Google and Facebook, both growing huge worldwide businesses, both dependent on the Internet—particularly broadband—for their growth, both headquartered in Silicon Valley, could easily be assumed to have similar political interests. Indeed, both of these companies and their top executives funnel the bulk of their political contributions to Democratic candidates, though they also hedge their bets by spreading dollars across the aisle, too. Yet when it comes to specific issues, Google and Facebook have different agendas.
Stronger Rules on Internet Privacy?
Google and Facebook both say they believe in allowing people to control their privacy. But actions speak louder than words:
In 2008, Google joined with Microsoft to push for stricter privacy regulations on behalf of consumers, including telling consumers exactly what information companies are collecting about them. Consumers, the two corporate behemoths argued, should also be able to control how that information is used, and those who collect it should be required to store it securely.
In 2010, Facebook CEO Mark Zuckerberg traveled to Washington to discuss legislation introduced in the House of Representatives that would regulate how online services collect personal data and how they use that to advertise. Zuckerberg argued that while data collected about consumers or users need to be protected, information that is intended to be shared with others falls under a different category. Effectively, he sought to exempt Facebook from new privacy controls, allowing Facebook to automatically share with advertisers some personal data intended for users’ friends.
A Neutral Net or Not?
The U.S. Congress and a number of governments in Europe are embroiled in battles over Net neutrality—that is, whether to allow some Internet service providers and wireless providers to restrict data flow or whether to continue "free" flow of traffic on the Internet. On this issue, Google has joined with Verizon Communications to propose Federal Communications Commission regulations that would require the wired Web to remain neutral but open up wireless networks for greater control and premiums on Internet use. Facebook opposes these regulations, siding with Twitter in favor of Net neutrality on both wired and wireless networks.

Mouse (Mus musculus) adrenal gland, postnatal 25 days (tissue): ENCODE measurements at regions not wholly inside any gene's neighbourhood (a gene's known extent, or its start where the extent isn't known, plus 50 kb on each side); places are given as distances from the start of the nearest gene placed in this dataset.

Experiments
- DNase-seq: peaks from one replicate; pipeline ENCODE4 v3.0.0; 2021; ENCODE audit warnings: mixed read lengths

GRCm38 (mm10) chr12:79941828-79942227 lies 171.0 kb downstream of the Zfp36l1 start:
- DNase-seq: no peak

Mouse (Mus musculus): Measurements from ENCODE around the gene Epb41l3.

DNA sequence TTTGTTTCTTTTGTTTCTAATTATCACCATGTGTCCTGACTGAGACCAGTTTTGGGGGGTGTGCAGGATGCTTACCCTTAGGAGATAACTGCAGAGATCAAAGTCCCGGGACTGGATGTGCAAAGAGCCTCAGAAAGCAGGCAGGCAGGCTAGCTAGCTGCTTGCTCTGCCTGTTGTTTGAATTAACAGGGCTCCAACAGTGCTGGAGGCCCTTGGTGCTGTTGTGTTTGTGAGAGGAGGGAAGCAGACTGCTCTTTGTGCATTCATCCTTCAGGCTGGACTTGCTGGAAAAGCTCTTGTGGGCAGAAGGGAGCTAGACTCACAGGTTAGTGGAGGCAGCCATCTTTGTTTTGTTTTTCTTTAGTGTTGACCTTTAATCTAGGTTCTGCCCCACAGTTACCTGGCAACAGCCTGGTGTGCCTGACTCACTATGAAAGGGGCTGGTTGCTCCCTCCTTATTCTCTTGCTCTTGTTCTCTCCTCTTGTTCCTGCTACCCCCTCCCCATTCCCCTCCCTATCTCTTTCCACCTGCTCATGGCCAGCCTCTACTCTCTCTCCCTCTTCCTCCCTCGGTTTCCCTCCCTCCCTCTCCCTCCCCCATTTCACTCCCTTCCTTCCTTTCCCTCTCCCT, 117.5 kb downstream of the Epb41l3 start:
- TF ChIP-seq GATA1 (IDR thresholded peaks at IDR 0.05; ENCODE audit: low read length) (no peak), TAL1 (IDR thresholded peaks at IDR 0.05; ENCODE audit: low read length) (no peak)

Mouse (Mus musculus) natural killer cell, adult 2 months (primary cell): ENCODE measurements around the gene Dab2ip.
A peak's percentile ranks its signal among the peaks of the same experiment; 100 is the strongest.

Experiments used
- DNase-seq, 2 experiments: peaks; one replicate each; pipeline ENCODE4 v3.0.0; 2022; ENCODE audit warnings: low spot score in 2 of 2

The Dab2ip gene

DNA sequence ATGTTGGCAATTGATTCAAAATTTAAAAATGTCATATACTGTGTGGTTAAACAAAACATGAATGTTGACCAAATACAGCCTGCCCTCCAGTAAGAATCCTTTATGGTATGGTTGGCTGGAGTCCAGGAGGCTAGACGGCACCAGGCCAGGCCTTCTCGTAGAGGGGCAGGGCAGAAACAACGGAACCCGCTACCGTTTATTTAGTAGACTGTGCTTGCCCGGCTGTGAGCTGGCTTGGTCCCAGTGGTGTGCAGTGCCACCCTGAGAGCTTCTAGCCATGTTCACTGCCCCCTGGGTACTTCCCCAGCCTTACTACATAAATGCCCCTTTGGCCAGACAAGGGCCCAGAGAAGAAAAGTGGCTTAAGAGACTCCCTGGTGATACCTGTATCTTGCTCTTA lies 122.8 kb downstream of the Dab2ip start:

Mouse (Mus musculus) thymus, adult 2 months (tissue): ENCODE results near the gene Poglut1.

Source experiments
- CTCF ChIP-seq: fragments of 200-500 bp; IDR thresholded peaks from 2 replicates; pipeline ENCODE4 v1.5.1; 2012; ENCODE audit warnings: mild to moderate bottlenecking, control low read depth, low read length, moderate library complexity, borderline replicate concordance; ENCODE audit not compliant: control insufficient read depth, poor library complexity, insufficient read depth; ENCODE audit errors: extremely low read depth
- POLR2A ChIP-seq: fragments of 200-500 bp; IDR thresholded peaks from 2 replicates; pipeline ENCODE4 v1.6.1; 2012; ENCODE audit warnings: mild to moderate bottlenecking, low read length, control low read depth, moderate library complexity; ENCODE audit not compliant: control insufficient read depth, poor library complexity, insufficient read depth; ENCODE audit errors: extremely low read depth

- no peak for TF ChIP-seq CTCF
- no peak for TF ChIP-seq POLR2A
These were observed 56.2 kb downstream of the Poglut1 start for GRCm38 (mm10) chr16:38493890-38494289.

In the Lobby
Google has become a heavy hitter in technology lobbying. Its Washington, D.C., office has about 50 staff members, all of them engaged in lobbying or related activities. According to the Senate Office of Public Records, of corporations in the "Computer/Internet" industry that do lobbying, Google, with expenditures of US $5.16 million, ranked third on the 2010 list of big spenders, after Microsoft and Hewlett-Packard.
Facebook is a relative newcomer to Capitol Hill; the company started putting people in Washington on its staff payroll in 2008; it expects this year to have eight full-time lobbyists there, recently moving to an office that could support a few dozen more employees. Facebook spent only about $350 000 on lobbying in 2010.
Schmidt’s Next Move
As of late May, former Google CEO Eric Schmidt was reportedly being considered for U.S. Secretary of Commerce to replace Gary Locke, who has been nominated to become the ambassador to China. Schmidt has support from both Democrats and Republicans. Supporters of the high-tech industry tout this as a positive because it would bring someone into the role who understands the importance of technology in the growth of the U.S. economy. Before any announcement or confirmation is made, however, some on the Hill could express concern over an outsider from Silicon Valley taking the reins at Commerce.
Follow the Money
Google executives have been throwing money at a wide variety of U.S. political candidates; added together, however, their contributions skew Democratic. They founded a political action committee called Google NetPAC with a handful of founders and executives, each typically contributing $5000 annually. NetPAC seems to be focusing donations on candidates who have an important influence on technology-related legislation by virtue of either their committee appointments or their home states.